Police call for greater clarity on how coronavirus lockdown rules should be enforced
Police chiefs have called for greater clarity on the Government’s new guidelines which restrict people’s movements during the coronavirus pandemic.
Prime minister Boris Johnson said lockdown rules will be enforced by police, and those who fail to adhere could be fined.
Officers will also have the powers to disperse gatherings after a ban on meetings of more than two people apart from those who live together was announced.
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However there are questions about how officers will be able to monitor those breaking the rules and what action will be taken.
Currently, there are plans of fines of up to £1,000.
Sir Peter Fahy, former chief constable of Greater Manchester Police, told BBC Breakfast “there is a huge amount of clarification needed”.
Police chiefs have warned of phone lines being swamped with calls after Mr Johsnon’s statements, with people seeking clarity about what is and is not allowed.
Northampton Police Chief Constable Nick Adderley urged the public not to “cripple our phone” lines with inquiries on the PM’s announcement.
Lincolnshire Police warned of an “extremely high volume” of calls, and Humberside Chief Constable Lee Freeman said his force had received “a number of calls” on the subject, but he said he was unable to answer the questions asked.
West Midlands Police Chief Constable Dave Thompson said the force is "already receiving many calls on potential breaches of these arrangements" and said the public could ring 101 with information about large-scale breaches.
Sir Peter said: “There is no way, really, that the police can enforce this using powers; it has got to be because the public hugely support it, that there is peer pressure and there is continuing clarification from Government about the message and going through all the individual scenarios and questions that people will have about what happens in this situation."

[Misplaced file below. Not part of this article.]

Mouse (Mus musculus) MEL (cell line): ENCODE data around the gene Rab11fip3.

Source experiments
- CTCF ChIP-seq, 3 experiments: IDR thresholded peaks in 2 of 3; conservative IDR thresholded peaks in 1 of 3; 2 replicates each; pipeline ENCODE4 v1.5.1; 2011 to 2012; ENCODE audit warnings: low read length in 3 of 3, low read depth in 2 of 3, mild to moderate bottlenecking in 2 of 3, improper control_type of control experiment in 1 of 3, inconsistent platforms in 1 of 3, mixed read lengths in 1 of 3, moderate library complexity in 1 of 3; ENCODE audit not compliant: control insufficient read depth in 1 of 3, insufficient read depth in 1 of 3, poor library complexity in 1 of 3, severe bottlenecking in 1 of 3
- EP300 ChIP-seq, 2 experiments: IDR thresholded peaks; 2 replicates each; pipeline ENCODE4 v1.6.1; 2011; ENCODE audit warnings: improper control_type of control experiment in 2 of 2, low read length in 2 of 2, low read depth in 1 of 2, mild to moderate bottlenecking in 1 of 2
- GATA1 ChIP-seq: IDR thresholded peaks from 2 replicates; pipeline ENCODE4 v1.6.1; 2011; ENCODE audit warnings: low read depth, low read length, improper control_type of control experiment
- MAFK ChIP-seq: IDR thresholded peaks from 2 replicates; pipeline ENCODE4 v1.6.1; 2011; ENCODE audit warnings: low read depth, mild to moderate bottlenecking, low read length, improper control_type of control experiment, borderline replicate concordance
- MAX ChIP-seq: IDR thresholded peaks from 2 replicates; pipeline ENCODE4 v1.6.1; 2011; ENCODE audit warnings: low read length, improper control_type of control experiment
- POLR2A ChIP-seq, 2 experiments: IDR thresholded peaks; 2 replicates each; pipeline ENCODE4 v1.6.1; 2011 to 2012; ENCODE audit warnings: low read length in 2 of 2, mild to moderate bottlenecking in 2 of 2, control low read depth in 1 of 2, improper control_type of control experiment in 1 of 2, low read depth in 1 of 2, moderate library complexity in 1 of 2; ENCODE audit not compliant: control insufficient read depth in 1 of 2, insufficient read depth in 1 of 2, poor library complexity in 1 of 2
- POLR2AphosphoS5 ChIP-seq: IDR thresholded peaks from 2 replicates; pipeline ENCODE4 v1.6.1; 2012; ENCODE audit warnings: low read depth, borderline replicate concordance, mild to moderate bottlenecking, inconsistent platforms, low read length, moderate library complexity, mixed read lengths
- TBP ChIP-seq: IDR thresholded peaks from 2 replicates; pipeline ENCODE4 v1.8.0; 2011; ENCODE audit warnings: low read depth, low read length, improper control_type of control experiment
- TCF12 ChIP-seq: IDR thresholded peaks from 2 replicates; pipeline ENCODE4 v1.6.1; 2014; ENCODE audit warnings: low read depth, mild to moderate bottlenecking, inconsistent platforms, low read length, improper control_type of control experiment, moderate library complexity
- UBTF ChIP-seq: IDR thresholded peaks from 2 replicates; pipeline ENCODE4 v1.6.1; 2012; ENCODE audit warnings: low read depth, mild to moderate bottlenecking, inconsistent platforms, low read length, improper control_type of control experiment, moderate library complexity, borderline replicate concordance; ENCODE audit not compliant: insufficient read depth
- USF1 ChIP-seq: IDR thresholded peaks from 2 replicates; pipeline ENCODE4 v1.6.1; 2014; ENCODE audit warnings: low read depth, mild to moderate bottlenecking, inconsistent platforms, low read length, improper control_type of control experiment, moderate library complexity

He warned that police forces were “already very stretched” and questions would arise about whether officers have powers of arrest if they are tasked with dispersing groups of people.
He added: “So, really, there is no way that this can be achieved through enforcement alone."
Asked how social distancing rules would be enforced by police, Martin Hewitt, chairman of the National Police Chiefs’ Council (NPCC), said it relied on good faith from the public but added: "Ultimately, if people do refuse to abide by the rules then we will need to enforce them.”
However, he said the legislation has not been enacted yet.
The NPCC later said that officers would not be deployed on patrol specifically to police social distancing rules but will “remain patrolling their communities as always”.
Asked whether it was the police’s role to be at railway stations to check if people should be getting on to trains, Mr Hewitt said: “I don’t think we’re at that stage at the moment.
“I think the real point about that is really getting the clarity, I know some other people have said that this morning.
“These are new rules, they are trying to be as clear as they can, but it will take a while, I think, for everybody to get that understanding.”
The Transport Salaried Staffs’ Association has called for police to be deployed at all main London stations to make sure Government instructions are not being flouted, and British Transport Police said officers are on hand to deal with those “clearly disregarding the advice”.
Ken Marsh, chairman of the Metropolitan Police Federation, which represents officers in London, told Sky News the new measures will be a “real challenge” and “very difficult”.
He added: “We will be dealing with it, but I’m not sure we will have the resources to be able to see it through.”
John Apter, national chairman of the Police Federation of England and Wales, had previously told the PA news agency he “cannot imagine” how officers would police social distancing, adding: “I just cannot rationally think how that would work.”
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